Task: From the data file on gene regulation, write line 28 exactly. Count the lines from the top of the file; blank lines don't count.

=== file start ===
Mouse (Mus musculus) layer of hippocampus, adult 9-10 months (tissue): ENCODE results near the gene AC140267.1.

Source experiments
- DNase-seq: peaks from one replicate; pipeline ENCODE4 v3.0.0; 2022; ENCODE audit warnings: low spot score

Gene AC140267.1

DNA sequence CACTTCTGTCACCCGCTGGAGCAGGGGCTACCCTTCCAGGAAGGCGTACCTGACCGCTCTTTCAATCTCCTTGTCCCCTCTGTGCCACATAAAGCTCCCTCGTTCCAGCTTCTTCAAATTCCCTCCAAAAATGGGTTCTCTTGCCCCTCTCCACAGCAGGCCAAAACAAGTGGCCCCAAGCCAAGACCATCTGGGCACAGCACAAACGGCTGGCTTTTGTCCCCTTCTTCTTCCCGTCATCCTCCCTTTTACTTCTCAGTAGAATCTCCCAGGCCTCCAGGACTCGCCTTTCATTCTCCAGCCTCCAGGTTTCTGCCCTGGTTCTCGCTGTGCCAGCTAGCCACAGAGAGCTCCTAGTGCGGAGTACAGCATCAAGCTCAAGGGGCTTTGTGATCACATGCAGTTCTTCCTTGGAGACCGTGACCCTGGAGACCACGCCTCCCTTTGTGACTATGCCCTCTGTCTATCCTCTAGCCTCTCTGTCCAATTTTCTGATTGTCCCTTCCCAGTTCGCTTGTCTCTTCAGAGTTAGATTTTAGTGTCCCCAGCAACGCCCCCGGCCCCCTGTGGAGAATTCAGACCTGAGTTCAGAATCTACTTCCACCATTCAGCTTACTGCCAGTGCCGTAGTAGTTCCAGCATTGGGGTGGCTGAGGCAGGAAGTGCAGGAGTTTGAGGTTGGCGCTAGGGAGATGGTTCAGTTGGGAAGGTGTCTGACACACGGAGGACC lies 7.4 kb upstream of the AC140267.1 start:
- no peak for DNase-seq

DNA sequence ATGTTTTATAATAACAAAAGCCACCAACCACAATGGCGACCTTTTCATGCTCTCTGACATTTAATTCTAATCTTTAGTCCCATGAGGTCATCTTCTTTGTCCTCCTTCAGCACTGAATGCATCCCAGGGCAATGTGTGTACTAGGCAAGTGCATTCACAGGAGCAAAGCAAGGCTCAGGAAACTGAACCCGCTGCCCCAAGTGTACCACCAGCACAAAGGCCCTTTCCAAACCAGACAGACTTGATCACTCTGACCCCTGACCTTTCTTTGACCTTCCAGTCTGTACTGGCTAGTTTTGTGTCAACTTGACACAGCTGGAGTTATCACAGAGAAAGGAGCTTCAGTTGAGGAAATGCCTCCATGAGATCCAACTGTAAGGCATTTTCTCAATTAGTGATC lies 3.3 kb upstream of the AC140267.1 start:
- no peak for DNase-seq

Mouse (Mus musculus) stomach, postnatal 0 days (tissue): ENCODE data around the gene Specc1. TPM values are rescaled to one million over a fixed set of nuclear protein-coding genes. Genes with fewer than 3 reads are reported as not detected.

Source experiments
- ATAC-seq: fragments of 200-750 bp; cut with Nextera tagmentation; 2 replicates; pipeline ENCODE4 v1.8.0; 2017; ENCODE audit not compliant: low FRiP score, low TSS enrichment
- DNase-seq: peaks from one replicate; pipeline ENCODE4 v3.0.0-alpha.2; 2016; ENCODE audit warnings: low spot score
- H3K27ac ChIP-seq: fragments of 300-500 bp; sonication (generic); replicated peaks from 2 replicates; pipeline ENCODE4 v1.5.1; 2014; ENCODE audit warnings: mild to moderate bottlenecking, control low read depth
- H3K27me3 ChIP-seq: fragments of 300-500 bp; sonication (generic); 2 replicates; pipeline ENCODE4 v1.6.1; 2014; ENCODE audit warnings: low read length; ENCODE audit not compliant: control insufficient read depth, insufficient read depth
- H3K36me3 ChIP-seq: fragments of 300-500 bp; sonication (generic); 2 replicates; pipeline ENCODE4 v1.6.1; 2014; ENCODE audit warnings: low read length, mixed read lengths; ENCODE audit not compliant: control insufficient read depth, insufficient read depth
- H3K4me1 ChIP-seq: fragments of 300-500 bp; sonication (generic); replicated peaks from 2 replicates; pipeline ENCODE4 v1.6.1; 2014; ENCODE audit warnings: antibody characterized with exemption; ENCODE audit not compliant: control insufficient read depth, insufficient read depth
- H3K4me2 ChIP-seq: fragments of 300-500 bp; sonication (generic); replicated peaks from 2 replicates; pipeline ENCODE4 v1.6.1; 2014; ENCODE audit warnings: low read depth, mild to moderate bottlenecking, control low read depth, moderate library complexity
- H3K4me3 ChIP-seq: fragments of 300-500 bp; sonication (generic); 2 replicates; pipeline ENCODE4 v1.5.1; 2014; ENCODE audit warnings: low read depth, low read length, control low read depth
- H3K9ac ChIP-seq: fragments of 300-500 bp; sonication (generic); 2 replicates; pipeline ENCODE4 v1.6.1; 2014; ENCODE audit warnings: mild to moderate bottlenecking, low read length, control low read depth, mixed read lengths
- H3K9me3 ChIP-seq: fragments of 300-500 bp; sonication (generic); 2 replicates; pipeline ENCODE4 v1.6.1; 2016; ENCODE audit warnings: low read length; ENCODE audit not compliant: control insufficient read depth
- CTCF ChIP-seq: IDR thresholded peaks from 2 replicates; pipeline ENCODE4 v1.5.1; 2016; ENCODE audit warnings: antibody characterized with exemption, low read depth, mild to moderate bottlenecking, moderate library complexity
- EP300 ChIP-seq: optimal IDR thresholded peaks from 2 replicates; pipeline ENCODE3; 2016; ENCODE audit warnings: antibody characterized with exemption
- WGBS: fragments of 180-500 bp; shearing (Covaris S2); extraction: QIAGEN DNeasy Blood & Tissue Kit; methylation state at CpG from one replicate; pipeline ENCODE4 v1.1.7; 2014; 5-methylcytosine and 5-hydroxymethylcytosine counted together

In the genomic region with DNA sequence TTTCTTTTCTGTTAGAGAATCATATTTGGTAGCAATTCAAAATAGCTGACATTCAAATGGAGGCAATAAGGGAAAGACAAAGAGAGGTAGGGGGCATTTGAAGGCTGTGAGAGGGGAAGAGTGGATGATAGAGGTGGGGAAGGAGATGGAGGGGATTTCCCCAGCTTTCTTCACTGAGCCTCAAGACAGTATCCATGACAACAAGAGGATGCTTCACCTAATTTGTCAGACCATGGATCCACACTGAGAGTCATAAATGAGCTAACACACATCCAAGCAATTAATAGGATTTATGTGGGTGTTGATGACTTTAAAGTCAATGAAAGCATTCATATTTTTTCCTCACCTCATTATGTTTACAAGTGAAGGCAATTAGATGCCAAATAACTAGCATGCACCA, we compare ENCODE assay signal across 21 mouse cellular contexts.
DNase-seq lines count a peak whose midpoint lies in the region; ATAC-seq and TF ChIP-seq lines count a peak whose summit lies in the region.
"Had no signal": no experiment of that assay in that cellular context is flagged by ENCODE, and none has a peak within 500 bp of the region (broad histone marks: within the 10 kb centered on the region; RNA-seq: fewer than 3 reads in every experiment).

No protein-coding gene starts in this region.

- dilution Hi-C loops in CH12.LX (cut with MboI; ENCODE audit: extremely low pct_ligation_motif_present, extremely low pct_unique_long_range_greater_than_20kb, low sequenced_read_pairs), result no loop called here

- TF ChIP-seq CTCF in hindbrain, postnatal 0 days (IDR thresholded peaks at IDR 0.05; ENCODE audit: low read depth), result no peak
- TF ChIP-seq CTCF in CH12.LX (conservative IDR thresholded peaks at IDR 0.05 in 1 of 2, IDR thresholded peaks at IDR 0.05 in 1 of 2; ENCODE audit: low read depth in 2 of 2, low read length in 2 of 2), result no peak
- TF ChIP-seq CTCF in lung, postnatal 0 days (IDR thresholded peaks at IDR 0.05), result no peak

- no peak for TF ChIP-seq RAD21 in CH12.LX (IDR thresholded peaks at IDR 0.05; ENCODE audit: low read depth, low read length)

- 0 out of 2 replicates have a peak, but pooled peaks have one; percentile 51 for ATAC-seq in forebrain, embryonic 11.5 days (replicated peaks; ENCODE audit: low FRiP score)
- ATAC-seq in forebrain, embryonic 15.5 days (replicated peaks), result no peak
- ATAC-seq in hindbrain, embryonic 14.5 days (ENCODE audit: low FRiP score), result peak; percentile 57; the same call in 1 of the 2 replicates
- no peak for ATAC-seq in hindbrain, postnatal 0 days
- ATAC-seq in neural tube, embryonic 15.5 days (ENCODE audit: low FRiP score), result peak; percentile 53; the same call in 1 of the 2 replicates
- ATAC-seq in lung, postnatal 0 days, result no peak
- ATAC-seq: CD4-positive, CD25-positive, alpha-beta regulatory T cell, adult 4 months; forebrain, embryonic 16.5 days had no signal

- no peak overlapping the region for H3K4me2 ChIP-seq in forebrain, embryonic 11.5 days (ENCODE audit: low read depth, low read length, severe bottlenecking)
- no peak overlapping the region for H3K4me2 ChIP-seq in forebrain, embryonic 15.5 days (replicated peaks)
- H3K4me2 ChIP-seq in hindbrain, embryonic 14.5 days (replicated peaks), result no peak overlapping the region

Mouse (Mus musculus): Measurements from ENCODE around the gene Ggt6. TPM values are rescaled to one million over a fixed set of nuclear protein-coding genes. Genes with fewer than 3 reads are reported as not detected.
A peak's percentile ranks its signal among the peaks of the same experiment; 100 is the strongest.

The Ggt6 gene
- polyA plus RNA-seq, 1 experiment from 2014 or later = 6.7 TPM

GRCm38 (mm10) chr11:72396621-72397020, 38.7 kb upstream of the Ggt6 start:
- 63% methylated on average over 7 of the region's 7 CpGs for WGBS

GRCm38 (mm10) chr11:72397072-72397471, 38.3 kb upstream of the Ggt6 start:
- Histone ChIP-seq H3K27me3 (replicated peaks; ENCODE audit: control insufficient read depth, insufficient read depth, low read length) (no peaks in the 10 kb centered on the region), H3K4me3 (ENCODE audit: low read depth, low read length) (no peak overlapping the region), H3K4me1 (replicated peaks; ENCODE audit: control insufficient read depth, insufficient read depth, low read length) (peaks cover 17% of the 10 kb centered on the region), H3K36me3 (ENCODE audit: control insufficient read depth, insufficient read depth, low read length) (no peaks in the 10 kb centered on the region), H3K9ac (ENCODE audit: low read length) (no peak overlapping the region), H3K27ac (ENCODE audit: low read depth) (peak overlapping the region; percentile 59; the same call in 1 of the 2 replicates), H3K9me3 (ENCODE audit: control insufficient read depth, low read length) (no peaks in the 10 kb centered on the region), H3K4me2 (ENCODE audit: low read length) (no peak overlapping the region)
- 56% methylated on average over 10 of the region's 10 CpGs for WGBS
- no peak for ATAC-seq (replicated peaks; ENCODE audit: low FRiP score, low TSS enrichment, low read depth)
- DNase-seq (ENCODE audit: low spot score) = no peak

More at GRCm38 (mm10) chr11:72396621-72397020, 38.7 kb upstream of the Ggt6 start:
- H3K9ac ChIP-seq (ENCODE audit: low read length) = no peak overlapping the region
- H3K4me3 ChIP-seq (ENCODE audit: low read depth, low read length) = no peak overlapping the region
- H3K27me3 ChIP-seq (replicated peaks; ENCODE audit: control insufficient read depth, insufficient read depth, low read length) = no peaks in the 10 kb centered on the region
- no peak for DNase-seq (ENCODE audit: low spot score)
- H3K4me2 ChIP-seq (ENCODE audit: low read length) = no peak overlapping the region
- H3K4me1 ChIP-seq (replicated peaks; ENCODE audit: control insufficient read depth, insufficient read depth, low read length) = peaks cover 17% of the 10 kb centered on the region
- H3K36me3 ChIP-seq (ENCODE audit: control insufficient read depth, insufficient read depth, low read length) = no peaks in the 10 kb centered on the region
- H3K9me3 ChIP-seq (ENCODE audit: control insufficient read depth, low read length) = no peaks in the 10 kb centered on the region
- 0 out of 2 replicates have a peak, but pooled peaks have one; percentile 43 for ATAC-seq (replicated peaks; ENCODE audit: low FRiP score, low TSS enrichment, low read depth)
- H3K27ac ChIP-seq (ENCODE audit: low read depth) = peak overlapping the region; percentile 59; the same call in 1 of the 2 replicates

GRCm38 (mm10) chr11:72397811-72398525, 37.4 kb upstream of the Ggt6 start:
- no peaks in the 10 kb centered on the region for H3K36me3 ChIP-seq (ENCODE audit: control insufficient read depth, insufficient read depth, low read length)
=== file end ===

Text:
- dilution Hi-C loops in CH12.LX (cut with MboI; ENCODE audit: extremely low pct_ligation_motif_present, extremely low pct_unique_long_range_greater_than_20kb, low sequenced_read_pairs), result no loop called here